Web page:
"Graham first came across Brain Rawlings and his garage at the entrance to Amaroo Park Raceway in 1970, a motor race track in the suburbs, north-west of Sydney, NSW, Australia. We were all mini owners, having just left school and now earning money. We had a variety of Mini models ranging from a Mini 850 sedan and panel van, Moke, 997 Mini Cooper, 998 Mini deluxe and 1275 Cooper S models filling the garages and street. We were intrigued by the Clubman's that Brian was building and one time we stopped to look at a new Chocolate car which he called a Bulanti. This car was registered BAL-551 for road use and based on the Mini. This one was also raced, setting quite quick lap times around the 1 minute mark at Amaroo Park."
'BAL 551', the aluminium bodied Bulanti prototype was used on both road and track
"I do believe that this car eventually was damaged in an accident, but most likely would have been repaired. One of our associates Graham Jones decided from the outset that he would like to buy one of these cars and so set in place the process to buy one. Graham had only recently purchased an ex NSW Police highway patrol Mini Cooper S, which was always the fastest of all our street cars. But Graham, not satisfied, always wanted to go faster. The Bulanti was the vehicle for that. He traded his Cooper S plus extra money to become the proud owner of one 'Kermit Green' Bulanti which was given the name Bull Ant or The Frog because of its bright green and frog like appearance. I can’t remember if Graham was given a choice of colours as the third Bulanti was bright red. The colour for these two cars was inside the fibreglass gel coat, as opposed to the first aluminium car that was painted."
Graham Jones's bright green Bulanti became known as 'Bull Ant' or 'The Frog'
That's Graham with his then-new Bulanti to give an impression of the car's size
"You will note in some photos the Bulant Motors Logo that was place on the vehicles on the nose, steering wheel and wheel centres. This was Brian’s logo that was on his business and work van which is also in one photo. Graham’s garage was large enough for 3 to 4 cars and the Bulanti took pride of place, with his parent’s car often relegated to the street. Over many nights and weekend the car was fitted out with its mechanicals and things to make it worthy of registration. Much unregistered testing on the roads occurred on those late nights."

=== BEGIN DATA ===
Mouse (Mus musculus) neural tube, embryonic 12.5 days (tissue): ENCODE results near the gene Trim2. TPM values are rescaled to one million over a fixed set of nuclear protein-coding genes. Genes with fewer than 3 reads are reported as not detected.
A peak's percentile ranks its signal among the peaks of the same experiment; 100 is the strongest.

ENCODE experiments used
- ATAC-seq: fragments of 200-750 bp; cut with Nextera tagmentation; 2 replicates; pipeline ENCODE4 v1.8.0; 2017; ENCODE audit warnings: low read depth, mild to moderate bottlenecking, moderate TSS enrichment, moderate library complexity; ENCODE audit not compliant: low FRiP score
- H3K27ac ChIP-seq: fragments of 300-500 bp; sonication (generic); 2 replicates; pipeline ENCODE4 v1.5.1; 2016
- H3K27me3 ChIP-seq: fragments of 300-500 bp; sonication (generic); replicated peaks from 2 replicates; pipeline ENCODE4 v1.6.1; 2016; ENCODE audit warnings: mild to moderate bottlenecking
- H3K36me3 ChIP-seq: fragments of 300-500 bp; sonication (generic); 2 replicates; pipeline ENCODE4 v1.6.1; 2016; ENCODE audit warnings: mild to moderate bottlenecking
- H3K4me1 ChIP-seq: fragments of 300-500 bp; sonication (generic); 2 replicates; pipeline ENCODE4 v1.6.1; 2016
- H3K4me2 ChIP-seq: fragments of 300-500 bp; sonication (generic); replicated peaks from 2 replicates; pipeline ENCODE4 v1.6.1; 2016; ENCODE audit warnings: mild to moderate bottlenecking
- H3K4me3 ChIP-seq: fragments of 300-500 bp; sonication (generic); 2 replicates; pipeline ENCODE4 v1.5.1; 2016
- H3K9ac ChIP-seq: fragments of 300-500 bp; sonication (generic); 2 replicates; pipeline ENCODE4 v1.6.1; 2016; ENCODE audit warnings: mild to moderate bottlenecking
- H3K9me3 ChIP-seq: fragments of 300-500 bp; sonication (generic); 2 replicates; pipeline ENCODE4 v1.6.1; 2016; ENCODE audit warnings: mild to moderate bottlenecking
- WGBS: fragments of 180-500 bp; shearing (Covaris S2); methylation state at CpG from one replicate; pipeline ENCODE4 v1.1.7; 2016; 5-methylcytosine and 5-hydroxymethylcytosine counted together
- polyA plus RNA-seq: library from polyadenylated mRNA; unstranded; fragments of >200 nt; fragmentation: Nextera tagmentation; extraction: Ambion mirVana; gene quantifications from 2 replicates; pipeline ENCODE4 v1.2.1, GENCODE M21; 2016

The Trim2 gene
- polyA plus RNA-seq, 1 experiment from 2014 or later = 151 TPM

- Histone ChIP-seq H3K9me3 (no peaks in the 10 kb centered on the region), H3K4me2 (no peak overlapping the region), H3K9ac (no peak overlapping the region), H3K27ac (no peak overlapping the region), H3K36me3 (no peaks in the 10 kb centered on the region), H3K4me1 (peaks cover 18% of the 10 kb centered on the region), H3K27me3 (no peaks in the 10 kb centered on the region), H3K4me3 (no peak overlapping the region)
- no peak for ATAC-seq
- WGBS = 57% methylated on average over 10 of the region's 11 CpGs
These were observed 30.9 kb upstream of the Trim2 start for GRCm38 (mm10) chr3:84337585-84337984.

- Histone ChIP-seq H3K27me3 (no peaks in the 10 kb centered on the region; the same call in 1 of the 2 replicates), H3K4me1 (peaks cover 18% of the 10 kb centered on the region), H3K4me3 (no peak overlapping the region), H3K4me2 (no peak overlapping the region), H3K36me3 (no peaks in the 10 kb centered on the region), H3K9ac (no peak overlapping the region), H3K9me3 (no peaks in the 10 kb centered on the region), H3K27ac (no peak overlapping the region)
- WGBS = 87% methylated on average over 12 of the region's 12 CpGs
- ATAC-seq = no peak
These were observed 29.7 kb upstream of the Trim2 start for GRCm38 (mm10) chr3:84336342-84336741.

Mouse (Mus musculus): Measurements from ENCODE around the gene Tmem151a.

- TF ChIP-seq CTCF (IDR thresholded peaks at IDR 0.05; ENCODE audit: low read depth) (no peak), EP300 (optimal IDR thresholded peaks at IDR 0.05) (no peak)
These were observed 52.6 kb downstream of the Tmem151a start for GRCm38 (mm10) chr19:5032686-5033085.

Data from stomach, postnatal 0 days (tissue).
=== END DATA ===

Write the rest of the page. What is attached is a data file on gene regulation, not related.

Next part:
Graham discussing the car at Brian Rawlings'. Note superb Bulant Motors works van in background
"The only failing of the car was that Graham always wanted something more powerful than anybody else. The motor was bored out from 1275 to 1310 with dynamic balanced components and high compression head and a lumpy camshaft. Graham did not realise that a standard motor in such a light car would have been probably just as effective and more reliable. But the car performed extremely well on the road when it was being reliable. A bit of a firm ride and no suspension travel was overlooked as it manoeuvred in and out of traffic. The engine did have overheating problems but the addition of a front mounted almost horizontal radiator with electric fans overcame this problem. Reliability became a problem and Graham was always tinkering on something, especially the twin carburettors, to make it just right. As a passenger it could be quite frightening sometimes. Quick acceleration combined with low seating height, can made occupants feel vulnerable to other taller road users."
All very seventies: rear slats, matt black rear end plus colour codes wheel centres
"As we all moved away from minis and bought newer larger cars, Graham still held on to the Bulanti, but more as a second vehicle. His last effort to make the car even faster was to fit a turbocharger that was smuggled back in from the USA by one of us for Graham. This made the Bulanti quite potent on the road. It must be noted that Graham was quite often pulled over by the police just to look at the car and possibly issue some warnings as to speeding or excessive lane changing. The car languished in the garage from then on. After getting married, children, family life and cycling took preference. The Bulanti was eventually sold via a local newspaper advertisements and went locally to another owner in the 1980’s. The Kermit Green Bulanti has not been seen since then. One of the cars is still supposed to be in Melbourne with the moulds, but I was never able to make contact with anyone knowing anything about the Bulanti at the business mentioned."
Holes in the rear end dissappeared on 'production cars'. Engine was difficult to reach
The simple lay-out of the dashboard. Note wide sills, making interior even tinier